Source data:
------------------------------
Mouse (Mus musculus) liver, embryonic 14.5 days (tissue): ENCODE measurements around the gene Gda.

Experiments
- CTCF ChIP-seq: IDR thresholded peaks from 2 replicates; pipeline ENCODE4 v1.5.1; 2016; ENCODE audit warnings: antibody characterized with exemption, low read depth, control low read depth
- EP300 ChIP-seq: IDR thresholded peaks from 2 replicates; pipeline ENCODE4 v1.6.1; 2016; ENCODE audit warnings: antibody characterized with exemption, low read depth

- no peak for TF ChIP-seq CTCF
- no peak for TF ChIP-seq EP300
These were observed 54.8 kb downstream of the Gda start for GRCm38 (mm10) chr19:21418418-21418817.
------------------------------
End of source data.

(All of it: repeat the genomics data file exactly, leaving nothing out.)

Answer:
Mouse (Mus musculus) liver, embryonic 14.5 days (tissue): ENCODE measurements around the gene Gda.

Experiments
- CTCF ChIP-seq: IDR thresholded peaks from 2 replicates; pipeline ENCODE4 v1.5.1; 2016; ENCODE audit warnings: antibody characterized with exemption, low read depth, control low read depth
- EP300 ChIP-seq: IDR thresholded peaks from 2 replicates; pipeline ENCODE4 v1.6.1; 2016; ENCODE audit warnings: antibody characterized with exemption, low read depth

- no peak for TF ChIP-seq CTCF
- no peak for TF ChIP-seq EP300
These were observed 54.8 kb downstream of the Gda start for GRCm38 (mm10) chr19:21418418-21418817.